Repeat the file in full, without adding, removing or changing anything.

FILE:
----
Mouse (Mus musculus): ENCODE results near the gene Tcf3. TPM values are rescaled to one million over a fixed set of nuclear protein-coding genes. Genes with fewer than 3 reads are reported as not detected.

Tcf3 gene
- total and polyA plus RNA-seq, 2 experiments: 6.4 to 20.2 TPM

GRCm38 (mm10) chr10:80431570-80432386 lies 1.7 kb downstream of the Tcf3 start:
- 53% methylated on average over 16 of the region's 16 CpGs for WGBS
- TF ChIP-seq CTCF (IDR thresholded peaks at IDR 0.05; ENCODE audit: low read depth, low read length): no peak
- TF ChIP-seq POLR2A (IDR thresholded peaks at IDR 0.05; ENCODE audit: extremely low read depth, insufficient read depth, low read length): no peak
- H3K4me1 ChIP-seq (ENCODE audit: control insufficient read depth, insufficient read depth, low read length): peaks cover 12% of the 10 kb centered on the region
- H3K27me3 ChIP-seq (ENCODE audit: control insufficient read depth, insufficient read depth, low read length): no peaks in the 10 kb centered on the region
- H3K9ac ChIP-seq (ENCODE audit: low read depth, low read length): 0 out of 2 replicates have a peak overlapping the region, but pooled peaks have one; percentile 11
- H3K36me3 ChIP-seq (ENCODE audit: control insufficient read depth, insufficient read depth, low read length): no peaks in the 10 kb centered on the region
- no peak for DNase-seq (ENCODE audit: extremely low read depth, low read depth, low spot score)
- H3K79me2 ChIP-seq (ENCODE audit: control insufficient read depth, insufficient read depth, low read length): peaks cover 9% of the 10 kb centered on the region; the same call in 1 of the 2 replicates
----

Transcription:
Mouse (Mus musculus): ENCODE results near the gene Tcf3. TPM values are rescaled to one million over a fixed set of nuclear protein-coding genes. Genes with fewer than 3 reads are reported as not detected.

Tcf3 gene
- total and polyA plus RNA-seq, 2 experiments: 6.4 to 20.2 TPM

GRCm38 (mm10) chr10:80431570-80432386 lies 1.7 kb downstream of the Tcf3 start:
- 53% methylated on average over 16 of the region's 16 CpGs for WGBS
- TF ChIP-seq CTCF (IDR thresholded peaks at IDR 0.05; ENCODE audit: low read depth, low read length): no peak
- TF ChIP-seq POLR2A (IDR thresholded peaks at IDR 0.05; ENCODE audit: extremely low read depth, insufficient read depth, low read length): no peak
- H3K4me1 ChIP-seq (ENCODE audit: control insufficient read depth, insufficient read depth, low read length): peaks cover 12% of the 10 kb centered on the region
- H3K27me3 ChIP-seq (ENCODE audit: control insufficient read depth, insufficient read depth, low read length): no peaks in the 10 kb centered on the region
- H3K9ac ChIP-seq (ENCODE audit: low read depth, low read length): 0 out of 2 replicates have a peak overlapping the region, but pooled peaks have one; percentile 11
- H3K36me3 ChIP-seq (ENCODE audit: control insufficient read depth, insufficient read depth, low read length): no peaks in the 10 kb centered on the region
- no peak for DNase-seq (ENCODE audit: extremely low read depth, low read depth, low spot score)
- H3K79me2 ChIP-seq (ENCODE audit: control insufficient read depth, insufficient read depth, low read length): peaks cover 9% of the 10 kb centered on the region; the same call in 1 of the 2 replicates